I personally find loud noises, especially high-pitched tones, just plain annoying. They get on my nerves -- long before they reach the danger zone. At the gym, I'd estimate that the music dB level doesn't go over 70; yet I've had to ask the attendant several times: "Could you please turn down the music volume one notch? The workout is the main attraction. I need to hear myself think."

Others have thanked me for this. Evidently, I'm one of the few who isn't too timid to speak up. It's the treble tones, especially the higher-pitched female pop singers' voices, that really grate on me. In case all other measures fail, I always pack a pair of earplugs to shield my ears -- and nerves.

December 27, 2014 at 07:27 PM · The Etymotic brand is what I am reading about the most, I think there are other options. I don't think this audiologist knows a lot about the specifics of musicians earplugs. ( the merits of one versus the other) My inclination is to go with the Etymotic, though others have given other suggestions, which I'll certainly keep in mind.

It is an interesting unscientific experiment.

First to get the earwax out!

January 1, 2015 at 03:42 AM · Lindan got the molds made for her earplugs today. The audiologist doesn't really know much about musicians earplugs. However, I'm glad we went there to have the molds made there and didn't try to do it at home. It looked more complicated than I would want to attempt.

The earplugs come with one set of inserts. At this point we're going for a 9 and a 15, Etymotic. The inserts can be purchased for $25 each.

If anyone has a comment on something else to consider, we're still at a point that we can make changes to the inserts.

January 16, 2015 at 05:31 AM · We got the earplugs this week. She has a 9 and a 15 Etymotic. The inserts pop in and out easily.

The ear protection seems to be making a difference.

She is using them for solo work, but is afraid to use them with the orchestra. She isn't sure about volume control and is afraid that she won't be able to play PP properly.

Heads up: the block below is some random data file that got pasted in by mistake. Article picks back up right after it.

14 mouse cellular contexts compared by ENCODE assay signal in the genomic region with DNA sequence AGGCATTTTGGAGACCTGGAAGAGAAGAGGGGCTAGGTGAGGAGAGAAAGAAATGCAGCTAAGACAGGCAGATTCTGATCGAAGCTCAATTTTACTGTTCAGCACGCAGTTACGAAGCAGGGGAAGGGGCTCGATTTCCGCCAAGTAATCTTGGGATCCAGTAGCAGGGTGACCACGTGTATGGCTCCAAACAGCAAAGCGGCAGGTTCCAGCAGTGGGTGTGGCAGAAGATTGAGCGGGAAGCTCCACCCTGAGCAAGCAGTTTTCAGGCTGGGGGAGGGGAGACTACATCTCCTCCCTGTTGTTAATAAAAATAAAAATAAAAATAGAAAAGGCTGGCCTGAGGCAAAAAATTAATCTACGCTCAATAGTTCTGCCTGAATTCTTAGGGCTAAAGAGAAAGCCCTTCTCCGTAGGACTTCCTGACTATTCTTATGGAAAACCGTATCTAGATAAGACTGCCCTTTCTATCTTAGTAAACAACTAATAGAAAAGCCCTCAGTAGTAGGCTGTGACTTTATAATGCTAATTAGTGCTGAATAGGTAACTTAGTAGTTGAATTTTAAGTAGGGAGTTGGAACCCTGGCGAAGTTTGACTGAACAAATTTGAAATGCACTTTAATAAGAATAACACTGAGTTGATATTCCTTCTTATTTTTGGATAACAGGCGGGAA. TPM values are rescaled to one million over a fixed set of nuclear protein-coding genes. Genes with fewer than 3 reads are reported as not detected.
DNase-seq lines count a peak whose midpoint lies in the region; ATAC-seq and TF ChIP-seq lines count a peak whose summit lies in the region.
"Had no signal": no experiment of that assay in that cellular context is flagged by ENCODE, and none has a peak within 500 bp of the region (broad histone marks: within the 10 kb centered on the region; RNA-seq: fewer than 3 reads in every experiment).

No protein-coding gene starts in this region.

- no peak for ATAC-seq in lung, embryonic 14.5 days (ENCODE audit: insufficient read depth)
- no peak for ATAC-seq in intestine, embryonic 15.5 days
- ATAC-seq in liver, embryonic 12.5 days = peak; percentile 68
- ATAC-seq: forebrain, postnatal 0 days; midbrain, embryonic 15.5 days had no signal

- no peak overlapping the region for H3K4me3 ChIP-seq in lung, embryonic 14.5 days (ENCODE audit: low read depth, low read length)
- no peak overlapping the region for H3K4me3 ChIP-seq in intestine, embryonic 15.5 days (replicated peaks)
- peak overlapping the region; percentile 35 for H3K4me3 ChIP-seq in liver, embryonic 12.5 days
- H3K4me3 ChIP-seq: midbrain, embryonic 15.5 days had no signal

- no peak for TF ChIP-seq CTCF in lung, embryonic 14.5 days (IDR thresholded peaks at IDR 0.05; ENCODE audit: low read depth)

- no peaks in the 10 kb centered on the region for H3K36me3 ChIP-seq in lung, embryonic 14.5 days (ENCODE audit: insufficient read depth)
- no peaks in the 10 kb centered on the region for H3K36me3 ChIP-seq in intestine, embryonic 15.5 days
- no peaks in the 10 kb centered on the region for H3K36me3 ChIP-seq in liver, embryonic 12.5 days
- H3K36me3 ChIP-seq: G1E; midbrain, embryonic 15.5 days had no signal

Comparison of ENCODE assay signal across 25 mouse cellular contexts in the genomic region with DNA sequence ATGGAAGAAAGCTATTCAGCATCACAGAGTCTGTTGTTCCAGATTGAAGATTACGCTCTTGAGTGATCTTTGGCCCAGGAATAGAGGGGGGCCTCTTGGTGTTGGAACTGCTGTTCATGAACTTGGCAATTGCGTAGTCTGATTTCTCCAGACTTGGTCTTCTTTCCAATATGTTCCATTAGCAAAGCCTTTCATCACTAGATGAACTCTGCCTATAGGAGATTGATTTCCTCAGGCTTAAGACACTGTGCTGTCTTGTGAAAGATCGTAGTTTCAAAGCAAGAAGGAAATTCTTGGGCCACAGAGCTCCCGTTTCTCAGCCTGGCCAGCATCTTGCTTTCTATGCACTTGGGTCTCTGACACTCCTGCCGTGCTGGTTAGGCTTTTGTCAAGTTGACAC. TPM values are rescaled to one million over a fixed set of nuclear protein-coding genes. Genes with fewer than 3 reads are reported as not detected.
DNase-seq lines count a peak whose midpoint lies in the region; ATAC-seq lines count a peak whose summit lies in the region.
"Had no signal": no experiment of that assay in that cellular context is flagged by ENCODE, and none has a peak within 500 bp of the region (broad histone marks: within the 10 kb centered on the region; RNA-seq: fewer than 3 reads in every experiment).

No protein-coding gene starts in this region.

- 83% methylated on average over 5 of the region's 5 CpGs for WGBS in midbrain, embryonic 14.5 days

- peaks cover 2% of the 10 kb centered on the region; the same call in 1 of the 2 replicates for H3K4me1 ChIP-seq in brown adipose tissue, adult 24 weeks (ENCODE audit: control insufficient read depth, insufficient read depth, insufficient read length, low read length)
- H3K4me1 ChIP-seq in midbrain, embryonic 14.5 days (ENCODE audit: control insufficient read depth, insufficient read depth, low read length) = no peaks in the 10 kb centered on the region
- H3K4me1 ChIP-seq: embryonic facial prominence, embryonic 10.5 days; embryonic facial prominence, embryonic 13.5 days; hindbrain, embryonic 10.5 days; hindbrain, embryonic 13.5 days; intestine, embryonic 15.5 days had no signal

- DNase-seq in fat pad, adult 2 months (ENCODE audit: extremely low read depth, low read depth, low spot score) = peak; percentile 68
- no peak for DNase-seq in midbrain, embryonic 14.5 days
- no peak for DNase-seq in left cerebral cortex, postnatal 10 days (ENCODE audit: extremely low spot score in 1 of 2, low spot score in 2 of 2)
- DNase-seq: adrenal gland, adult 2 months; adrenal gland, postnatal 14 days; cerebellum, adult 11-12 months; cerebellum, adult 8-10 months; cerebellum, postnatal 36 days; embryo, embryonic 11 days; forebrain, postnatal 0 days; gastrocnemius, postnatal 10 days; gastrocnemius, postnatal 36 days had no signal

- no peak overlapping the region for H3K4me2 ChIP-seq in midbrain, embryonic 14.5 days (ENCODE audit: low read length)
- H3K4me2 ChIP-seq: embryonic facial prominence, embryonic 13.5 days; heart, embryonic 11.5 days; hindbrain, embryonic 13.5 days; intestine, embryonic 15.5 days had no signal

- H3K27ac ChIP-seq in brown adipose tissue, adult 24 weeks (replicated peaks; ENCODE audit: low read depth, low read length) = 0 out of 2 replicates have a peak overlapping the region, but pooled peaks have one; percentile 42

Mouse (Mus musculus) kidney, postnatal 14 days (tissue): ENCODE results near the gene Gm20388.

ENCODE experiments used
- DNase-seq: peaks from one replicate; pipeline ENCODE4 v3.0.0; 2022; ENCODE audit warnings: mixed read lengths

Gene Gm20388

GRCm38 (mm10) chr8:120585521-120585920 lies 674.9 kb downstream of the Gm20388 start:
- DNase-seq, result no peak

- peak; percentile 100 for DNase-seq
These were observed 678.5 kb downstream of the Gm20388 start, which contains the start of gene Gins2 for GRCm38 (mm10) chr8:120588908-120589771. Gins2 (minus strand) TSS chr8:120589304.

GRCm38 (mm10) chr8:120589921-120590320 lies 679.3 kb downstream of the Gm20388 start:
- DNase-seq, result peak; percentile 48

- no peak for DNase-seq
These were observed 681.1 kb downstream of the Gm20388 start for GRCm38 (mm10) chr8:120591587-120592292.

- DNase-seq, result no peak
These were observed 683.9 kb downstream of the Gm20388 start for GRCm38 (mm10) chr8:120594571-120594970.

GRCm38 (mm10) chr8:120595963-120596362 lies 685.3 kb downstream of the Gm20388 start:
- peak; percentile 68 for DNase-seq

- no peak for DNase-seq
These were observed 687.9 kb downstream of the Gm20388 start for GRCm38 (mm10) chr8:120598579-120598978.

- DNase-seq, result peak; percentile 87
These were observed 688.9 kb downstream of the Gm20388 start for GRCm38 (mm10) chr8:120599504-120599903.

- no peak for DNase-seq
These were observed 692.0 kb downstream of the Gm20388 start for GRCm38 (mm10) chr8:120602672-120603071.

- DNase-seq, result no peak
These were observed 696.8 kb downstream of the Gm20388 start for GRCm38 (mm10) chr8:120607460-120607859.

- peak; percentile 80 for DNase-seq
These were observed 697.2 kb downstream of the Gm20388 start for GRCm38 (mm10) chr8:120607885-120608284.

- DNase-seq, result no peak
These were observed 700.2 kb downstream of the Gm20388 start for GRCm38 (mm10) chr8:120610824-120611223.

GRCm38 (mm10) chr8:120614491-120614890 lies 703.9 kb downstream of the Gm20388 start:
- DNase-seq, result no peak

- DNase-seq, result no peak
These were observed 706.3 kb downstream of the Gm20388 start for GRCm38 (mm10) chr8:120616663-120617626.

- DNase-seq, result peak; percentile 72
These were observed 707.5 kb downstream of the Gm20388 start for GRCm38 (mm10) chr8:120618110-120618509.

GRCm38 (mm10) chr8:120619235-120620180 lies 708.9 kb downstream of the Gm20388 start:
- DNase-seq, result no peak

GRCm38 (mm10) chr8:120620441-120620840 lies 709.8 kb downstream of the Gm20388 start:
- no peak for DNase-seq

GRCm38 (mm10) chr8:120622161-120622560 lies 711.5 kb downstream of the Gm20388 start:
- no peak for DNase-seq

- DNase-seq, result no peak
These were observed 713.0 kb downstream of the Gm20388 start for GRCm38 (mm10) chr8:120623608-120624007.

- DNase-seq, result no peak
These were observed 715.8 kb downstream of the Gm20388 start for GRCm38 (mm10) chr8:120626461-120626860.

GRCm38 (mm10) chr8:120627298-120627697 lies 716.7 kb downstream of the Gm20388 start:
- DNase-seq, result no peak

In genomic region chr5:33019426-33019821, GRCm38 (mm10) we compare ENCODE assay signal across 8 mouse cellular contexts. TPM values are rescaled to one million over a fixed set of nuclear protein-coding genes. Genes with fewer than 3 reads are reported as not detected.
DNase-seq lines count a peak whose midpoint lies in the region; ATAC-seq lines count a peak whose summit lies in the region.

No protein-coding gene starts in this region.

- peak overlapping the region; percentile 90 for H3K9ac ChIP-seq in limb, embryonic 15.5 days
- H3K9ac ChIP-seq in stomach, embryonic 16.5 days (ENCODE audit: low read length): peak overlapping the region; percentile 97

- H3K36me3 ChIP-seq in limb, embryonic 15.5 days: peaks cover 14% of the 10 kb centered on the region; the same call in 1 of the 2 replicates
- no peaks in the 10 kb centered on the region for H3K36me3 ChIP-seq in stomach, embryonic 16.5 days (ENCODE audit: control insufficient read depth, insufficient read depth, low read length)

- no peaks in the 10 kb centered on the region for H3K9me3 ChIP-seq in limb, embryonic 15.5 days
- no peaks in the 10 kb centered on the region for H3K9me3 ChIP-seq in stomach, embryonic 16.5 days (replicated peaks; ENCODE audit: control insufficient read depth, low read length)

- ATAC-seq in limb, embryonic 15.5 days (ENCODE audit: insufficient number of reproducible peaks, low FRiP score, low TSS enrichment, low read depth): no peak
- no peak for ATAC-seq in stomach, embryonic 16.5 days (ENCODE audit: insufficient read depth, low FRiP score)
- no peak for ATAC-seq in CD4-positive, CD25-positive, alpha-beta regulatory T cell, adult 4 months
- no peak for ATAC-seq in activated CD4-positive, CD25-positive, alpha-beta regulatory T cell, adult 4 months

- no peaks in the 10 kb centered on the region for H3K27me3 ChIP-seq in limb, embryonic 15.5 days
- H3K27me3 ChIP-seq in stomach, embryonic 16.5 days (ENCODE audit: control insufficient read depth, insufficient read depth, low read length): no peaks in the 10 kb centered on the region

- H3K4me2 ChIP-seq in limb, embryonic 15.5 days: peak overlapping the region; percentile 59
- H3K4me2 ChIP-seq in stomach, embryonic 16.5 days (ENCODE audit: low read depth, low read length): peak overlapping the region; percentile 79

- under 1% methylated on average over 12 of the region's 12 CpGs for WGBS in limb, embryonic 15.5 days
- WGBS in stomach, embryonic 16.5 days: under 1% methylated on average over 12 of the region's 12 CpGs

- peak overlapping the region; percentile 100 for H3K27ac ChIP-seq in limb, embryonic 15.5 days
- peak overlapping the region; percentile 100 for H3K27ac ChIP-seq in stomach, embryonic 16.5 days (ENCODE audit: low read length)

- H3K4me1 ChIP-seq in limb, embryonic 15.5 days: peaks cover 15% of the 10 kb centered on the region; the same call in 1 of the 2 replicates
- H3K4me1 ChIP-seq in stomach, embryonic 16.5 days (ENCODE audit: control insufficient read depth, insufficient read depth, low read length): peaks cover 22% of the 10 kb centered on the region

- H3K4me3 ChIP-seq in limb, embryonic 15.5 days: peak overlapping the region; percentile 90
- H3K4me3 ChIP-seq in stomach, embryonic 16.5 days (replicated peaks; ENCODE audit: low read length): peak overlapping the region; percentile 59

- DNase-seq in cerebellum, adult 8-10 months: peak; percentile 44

Yesterday she used them in a small group ensemble when she needed to play out. There was a marked difference with the earplugs in. The coach said she sounded like a different player.

January 16, 2015 at 08:49 AM · "The coach said she sounded like a different player."

Using small balls of cotton wool, some of my young pupils just played more loudly to compensate, others (like myself..) played with a distinctly more "foreward" tone.

Ears, (and minds,) are as different as noses!

January 17, 2015 at 01:31 PM · Based on my experience, she'll eventually be able to evaluate her volume from the bone conduction she'll get through her jaw bone on the chin rest. What she will lose is the nuances of sound quality...which is why, for solo practice, it's often better to use the left ear plug (the one over the 'f'hole) and let the right ear hear the 'true' sound.

In orchestral playing, she SHOULD wear the plug esp. on the side where other instruments are--if she's in the 2nds, for instance, the business end of flutes or brass may be seriously loud. Even percussion.

More and more orchestras are placing plexi-shields between sections in order to offer some protection from the blast. It helps...but it costs, takes up space, and some believe the shields are not aesthetically appealing. Me, I'd rather have had my need to hear now respected back then.